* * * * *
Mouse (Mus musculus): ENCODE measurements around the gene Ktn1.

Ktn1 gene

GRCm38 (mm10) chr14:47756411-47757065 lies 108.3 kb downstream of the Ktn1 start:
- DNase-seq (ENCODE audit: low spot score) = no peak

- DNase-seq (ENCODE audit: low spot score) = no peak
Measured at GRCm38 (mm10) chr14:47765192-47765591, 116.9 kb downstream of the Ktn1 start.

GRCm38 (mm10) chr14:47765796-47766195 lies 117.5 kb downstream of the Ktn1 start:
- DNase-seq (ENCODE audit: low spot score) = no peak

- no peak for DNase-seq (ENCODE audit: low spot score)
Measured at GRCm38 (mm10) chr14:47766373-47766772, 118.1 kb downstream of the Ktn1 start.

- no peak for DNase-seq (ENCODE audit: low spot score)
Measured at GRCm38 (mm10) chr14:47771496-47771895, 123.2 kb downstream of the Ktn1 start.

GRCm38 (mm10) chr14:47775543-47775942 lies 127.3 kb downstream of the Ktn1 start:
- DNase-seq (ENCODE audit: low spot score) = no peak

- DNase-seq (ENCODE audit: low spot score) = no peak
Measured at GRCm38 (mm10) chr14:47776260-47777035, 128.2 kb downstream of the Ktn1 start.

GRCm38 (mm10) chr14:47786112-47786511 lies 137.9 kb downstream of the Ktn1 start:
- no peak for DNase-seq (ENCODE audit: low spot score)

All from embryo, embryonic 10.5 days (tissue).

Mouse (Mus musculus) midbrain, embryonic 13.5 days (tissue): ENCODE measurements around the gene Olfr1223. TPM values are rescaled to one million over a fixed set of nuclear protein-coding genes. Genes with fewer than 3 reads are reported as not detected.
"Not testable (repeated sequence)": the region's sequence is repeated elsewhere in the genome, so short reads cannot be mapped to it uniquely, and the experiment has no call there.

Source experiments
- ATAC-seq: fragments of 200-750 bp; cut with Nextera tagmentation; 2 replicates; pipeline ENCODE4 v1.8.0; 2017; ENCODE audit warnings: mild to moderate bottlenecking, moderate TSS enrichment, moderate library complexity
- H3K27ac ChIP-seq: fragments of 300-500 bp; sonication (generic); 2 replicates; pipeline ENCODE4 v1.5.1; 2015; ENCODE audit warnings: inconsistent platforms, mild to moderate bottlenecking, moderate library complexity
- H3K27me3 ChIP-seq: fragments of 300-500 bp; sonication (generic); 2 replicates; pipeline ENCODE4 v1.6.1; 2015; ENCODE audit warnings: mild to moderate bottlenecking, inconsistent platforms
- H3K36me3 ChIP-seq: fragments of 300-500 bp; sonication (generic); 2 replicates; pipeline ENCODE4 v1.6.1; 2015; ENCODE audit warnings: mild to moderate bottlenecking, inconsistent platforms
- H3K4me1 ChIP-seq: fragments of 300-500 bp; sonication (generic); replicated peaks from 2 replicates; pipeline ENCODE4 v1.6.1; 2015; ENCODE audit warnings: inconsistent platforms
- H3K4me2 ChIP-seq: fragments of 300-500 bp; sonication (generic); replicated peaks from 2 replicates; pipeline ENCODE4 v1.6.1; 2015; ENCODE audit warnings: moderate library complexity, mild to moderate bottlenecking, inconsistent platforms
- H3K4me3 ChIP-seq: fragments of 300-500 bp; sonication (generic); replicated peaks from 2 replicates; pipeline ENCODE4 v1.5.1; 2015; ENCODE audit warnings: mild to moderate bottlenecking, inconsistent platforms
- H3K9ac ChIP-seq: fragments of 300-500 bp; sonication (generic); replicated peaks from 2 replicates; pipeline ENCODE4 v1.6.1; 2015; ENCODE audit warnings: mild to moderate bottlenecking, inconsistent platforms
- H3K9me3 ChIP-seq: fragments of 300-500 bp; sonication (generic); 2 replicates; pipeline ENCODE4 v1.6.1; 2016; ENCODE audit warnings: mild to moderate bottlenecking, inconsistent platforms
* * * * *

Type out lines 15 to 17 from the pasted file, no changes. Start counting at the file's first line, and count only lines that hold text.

- DNase-seq (ENCODE audit: low spot score) = no peak
Measured at GRCm38 (mm10) chr14:47776260-47777035, 128.2 kb downstream of the Ktn1 start.

GRCm38 (mm10) chr14:47786112-47786511 lies 137.9 kb downstream of the Ktn1 start: